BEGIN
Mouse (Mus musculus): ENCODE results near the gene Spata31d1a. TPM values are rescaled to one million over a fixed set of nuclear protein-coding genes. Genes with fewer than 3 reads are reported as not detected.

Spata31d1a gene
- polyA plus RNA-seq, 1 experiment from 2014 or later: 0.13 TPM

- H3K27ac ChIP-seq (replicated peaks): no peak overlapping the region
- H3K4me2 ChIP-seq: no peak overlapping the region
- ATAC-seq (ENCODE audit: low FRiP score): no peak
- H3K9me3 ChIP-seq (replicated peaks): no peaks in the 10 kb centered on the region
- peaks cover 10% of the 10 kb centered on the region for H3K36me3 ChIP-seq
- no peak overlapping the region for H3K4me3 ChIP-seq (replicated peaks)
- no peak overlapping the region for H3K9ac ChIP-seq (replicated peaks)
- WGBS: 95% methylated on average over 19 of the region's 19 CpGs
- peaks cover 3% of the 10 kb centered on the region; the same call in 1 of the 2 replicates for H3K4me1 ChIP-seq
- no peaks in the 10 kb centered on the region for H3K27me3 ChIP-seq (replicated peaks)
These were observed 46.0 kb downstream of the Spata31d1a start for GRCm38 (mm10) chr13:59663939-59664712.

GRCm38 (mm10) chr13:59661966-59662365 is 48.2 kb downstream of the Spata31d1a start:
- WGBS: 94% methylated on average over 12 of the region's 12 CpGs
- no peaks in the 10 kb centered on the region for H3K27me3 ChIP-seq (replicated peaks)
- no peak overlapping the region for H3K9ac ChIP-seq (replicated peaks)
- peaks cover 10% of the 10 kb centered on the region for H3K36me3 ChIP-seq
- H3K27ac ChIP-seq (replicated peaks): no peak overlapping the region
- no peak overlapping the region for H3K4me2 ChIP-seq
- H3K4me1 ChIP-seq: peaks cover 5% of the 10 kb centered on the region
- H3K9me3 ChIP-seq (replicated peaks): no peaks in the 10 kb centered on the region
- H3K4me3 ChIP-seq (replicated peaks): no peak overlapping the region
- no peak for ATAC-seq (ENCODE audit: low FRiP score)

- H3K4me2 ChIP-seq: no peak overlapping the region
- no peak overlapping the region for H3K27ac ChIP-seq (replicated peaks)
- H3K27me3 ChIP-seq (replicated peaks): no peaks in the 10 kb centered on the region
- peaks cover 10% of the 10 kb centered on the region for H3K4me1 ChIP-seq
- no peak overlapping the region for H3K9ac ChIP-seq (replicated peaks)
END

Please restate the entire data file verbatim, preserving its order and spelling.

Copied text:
Mouse (Mus musculus): ENCODE results near the gene Spata31d1a. TPM values are rescaled to one million over a fixed set of nuclear protein-coding genes. Genes with fewer than 3 reads are reported as not detected.

Spata31d1a gene
- polyA plus RNA-seq, 1 experiment from 2014 or later: 0.13 TPM

- H3K27ac ChIP-seq (replicated peaks): no peak overlapping the region
- H3K4me2 ChIP-seq: no peak overlapping the region
- ATAC-seq (ENCODE audit: low FRiP score): no peak
- H3K9me3 ChIP-seq (replicated peaks): no peaks in the 10 kb centered on the region
- peaks cover 10% of the 10 kb centered on the region for H3K36me3 ChIP-seq
- no peak overlapping the region for H3K4me3 ChIP-seq (replicated peaks)
- no peak overlapping the region for H3K9ac ChIP-seq (replicated peaks)
- WGBS: 95% methylated on average over 19 of the region's 19 CpGs
- peaks cover 3% of the 10 kb centered on the region; the same call in 1 of the 2 replicates for H3K4me1 ChIP-seq
- no peaks in the 10 kb centered on the region for H3K27me3 ChIP-seq (replicated peaks)
These were observed 46.0 kb downstream of the Spata31d1a start for GRCm38 (mm10) chr13:59663939-59664712.

GRCm38 (mm10) chr13:59661966-59662365 is 48.2 kb downstream of the Spata31d1a start:
- WGBS: 94% methylated on average over 12 of the region's 12 CpGs
- no peaks in the 10 kb centered on the region for H3K27me3 ChIP-seq (replicated peaks)
- no peak overlapping the region for H3K9ac ChIP-seq (replicated peaks)
- peaks cover 10% of the 10 kb centered on the region for H3K36me3 ChIP-seq
- H3K27ac ChIP-seq (replicated peaks): no peak overlapping the region
- no peak overlapping the region for H3K4me2 ChIP-seq
- H3K4me1 ChIP-seq: peaks cover 5% of the 10 kb centered on the region
- H3K9me3 ChIP-seq (replicated peaks): no peaks in the 10 kb centered on the region
- H3K4me3 ChIP-seq (replicated peaks): no peak overlapping the region
- no peak for ATAC-seq (ENCODE audit: low FRiP score)

- H3K4me2 ChIP-seq: no peak overlapping the region
- no peak overlapping the region for H3K27ac ChIP-seq (replicated peaks)
- H3K27me3 ChIP-seq (replicated peaks): no peaks in the 10 kb centered on the region
- peaks cover 10% of the 10 kb centered on the region for H3K4me1 ChIP-seq
- no peak overlapping the region for H3K9ac ChIP-seq (replicated peaks)